Helping Wisconsin farmers, one potato at a time
[caption id="attachment_19729" align="aligncenter" width="600"] Workers at a potato farm near Coloma, Wisconsin, pick through harvested potatoes. Photo: Bryce Richter[/caption]
The plant disease known as late blight of potato is infamous for its devastating effects on Ireland in the mid-19th century: Its catastrophic impact on potato crops led to the Great Famine, a period of widespread starvation and mass emigration of roughly 1 million Irish citizens.
This clever pathogen, also known as Phytophthora infestans or “plant destroyer,” can spread like wildfire and evolve rapidly. When conditions are ripe it can wipe out a field in a matter of days. Late blight infects potatoes and tomatoes, often emerging as relatively small brown or pale green spots that quickly spread into dark, moist, oily patches in wet weather. These spots, or lesions, often turn white and fuzzy in appearance on leaves, stems and fruit as the pathogen produces thousands of spores.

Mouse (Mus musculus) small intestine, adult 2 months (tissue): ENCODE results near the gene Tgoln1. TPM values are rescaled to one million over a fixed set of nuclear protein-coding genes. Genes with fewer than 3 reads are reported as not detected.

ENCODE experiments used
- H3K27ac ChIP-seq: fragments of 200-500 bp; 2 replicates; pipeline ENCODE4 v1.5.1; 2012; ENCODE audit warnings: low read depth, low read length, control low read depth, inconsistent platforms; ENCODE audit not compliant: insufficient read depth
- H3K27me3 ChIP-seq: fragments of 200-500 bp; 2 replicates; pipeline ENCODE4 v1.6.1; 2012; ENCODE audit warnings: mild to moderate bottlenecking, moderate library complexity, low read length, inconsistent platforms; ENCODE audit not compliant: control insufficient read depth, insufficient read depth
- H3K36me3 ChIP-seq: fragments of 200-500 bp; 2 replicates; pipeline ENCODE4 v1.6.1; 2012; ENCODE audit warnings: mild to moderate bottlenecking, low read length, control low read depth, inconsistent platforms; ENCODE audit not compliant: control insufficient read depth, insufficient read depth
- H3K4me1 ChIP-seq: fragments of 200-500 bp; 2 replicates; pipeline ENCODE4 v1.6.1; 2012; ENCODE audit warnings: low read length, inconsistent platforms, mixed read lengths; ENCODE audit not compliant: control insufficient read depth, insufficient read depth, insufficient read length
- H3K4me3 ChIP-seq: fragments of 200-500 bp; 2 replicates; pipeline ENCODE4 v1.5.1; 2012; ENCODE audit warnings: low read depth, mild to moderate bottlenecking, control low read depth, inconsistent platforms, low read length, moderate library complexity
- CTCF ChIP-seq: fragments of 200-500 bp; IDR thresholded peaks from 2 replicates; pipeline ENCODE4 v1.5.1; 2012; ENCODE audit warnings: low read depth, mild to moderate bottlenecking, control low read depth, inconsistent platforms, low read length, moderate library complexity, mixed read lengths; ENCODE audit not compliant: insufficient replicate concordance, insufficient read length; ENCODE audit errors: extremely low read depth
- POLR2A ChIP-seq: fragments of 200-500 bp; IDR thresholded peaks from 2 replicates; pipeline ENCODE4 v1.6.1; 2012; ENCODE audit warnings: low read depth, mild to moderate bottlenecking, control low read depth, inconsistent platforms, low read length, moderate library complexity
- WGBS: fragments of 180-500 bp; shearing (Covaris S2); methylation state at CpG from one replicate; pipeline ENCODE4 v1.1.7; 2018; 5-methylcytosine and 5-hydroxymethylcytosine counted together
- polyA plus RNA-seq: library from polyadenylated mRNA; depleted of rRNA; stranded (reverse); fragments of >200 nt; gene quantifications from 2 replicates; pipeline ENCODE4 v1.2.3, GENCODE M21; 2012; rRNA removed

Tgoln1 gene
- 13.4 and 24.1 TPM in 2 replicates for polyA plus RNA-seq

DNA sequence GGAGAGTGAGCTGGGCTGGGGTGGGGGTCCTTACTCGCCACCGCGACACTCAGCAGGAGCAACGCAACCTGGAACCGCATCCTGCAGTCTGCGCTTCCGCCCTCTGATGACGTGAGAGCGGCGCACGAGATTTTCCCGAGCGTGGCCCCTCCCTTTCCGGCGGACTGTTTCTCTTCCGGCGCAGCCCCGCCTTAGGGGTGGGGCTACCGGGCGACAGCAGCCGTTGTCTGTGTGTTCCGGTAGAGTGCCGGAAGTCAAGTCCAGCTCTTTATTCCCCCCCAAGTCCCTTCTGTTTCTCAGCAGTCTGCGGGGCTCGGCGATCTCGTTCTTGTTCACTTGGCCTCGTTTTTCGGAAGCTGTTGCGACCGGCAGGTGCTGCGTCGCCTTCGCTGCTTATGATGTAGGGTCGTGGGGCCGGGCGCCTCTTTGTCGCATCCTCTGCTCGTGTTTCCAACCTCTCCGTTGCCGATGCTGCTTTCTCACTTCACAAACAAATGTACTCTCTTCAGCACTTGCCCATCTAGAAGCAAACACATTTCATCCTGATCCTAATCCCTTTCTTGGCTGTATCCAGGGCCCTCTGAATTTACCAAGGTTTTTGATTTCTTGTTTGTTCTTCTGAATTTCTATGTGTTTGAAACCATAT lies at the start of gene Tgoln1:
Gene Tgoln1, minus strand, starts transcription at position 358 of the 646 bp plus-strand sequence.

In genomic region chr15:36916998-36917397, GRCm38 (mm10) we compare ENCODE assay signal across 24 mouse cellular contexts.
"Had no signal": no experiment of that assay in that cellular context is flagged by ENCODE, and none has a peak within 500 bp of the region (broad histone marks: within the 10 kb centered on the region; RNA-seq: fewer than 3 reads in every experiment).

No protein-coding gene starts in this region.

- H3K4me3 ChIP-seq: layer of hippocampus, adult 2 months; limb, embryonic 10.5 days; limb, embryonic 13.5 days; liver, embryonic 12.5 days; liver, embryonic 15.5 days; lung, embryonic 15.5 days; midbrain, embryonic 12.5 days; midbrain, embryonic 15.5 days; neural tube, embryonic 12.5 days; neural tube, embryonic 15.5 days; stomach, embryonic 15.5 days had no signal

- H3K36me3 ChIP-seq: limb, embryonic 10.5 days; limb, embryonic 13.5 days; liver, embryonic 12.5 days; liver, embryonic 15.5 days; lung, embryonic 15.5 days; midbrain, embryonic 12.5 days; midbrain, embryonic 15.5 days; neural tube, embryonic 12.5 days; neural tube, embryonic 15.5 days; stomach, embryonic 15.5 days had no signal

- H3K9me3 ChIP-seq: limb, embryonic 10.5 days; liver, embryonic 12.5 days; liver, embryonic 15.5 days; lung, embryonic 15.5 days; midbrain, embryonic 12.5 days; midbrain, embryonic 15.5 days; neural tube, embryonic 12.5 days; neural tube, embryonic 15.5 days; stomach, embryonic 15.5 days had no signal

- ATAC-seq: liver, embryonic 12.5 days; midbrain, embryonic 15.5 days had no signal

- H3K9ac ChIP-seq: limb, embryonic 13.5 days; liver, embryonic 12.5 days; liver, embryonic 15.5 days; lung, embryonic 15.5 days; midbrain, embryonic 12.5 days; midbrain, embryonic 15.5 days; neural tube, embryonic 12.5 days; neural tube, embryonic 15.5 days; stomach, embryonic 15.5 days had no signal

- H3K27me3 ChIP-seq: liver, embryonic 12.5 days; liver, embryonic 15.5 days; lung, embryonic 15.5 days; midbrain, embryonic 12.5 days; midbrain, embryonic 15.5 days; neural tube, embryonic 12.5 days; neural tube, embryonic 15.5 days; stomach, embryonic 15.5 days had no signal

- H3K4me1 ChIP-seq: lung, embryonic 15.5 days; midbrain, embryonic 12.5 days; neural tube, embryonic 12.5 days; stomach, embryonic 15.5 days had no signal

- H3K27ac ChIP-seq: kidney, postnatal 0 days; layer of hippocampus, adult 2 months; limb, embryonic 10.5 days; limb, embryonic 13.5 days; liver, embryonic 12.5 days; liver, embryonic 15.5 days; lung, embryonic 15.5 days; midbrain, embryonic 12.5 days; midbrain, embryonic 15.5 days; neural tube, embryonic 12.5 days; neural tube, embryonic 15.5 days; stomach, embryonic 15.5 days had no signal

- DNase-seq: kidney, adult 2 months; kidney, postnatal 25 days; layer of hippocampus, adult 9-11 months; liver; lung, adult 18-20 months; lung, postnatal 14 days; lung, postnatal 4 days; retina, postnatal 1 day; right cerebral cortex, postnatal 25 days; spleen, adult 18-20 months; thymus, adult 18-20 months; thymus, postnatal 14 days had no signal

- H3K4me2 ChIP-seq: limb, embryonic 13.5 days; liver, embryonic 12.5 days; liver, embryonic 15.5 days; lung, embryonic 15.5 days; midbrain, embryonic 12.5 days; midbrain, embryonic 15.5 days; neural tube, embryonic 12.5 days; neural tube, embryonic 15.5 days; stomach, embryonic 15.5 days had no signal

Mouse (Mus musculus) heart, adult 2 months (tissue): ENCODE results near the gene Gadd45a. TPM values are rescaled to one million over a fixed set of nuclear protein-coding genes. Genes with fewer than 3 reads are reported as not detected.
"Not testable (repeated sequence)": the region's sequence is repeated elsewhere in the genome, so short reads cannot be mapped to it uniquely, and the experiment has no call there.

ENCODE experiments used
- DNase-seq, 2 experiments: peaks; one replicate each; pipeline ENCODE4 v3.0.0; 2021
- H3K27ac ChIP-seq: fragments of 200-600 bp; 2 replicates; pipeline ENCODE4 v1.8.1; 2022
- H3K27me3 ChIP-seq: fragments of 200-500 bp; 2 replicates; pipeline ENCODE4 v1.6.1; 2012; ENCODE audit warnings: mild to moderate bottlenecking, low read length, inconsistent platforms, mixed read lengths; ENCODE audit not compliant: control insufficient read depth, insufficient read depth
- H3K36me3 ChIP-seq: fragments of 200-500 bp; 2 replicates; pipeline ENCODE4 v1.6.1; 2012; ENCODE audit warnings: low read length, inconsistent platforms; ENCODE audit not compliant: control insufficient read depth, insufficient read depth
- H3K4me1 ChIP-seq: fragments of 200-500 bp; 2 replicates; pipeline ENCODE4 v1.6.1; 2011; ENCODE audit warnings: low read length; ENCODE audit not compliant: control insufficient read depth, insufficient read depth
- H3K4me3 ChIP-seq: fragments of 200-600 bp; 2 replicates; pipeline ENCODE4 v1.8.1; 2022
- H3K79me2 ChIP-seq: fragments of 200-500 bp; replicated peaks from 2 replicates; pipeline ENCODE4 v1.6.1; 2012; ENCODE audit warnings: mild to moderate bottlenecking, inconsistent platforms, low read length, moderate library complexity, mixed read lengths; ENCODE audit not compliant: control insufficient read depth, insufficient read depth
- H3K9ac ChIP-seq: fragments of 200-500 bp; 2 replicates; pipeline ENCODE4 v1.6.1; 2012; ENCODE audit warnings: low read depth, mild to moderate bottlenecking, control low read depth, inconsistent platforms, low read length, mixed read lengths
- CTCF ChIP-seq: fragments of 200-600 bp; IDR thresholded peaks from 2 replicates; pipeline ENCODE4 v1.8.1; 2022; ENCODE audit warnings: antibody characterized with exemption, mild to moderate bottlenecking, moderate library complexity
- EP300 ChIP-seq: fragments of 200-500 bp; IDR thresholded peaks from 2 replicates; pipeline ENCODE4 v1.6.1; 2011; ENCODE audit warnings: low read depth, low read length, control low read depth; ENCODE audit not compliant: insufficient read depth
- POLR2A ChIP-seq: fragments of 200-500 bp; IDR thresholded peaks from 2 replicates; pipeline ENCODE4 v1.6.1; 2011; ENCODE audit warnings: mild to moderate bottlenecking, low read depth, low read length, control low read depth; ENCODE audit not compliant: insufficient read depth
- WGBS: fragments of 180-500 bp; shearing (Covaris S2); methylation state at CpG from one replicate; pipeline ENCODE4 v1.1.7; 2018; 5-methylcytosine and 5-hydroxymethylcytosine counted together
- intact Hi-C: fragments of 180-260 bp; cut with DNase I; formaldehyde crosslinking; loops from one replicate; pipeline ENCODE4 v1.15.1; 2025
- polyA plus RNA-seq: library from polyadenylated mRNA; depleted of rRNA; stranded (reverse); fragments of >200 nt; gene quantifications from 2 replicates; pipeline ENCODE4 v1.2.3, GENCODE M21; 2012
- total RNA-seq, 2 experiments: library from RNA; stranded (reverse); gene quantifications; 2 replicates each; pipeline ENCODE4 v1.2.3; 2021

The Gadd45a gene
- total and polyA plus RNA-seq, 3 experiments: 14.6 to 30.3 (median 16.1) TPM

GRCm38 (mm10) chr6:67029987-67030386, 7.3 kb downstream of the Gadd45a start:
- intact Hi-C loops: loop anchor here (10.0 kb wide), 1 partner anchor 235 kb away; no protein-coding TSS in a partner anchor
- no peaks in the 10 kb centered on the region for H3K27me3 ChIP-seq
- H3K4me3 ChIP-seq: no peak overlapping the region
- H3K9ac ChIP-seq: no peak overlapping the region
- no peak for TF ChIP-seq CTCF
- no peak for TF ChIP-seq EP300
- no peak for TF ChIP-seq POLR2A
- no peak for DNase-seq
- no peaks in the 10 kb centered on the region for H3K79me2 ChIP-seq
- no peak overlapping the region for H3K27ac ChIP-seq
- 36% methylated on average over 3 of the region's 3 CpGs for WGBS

In 2009, late blight made its way to Wisconsin after a seven-year hiatus. Since then, it has been detected each year. To put the potential threat into perspective: Wisconsin ranks third in the U.S. in ...
Tuesday, April 19th, 2016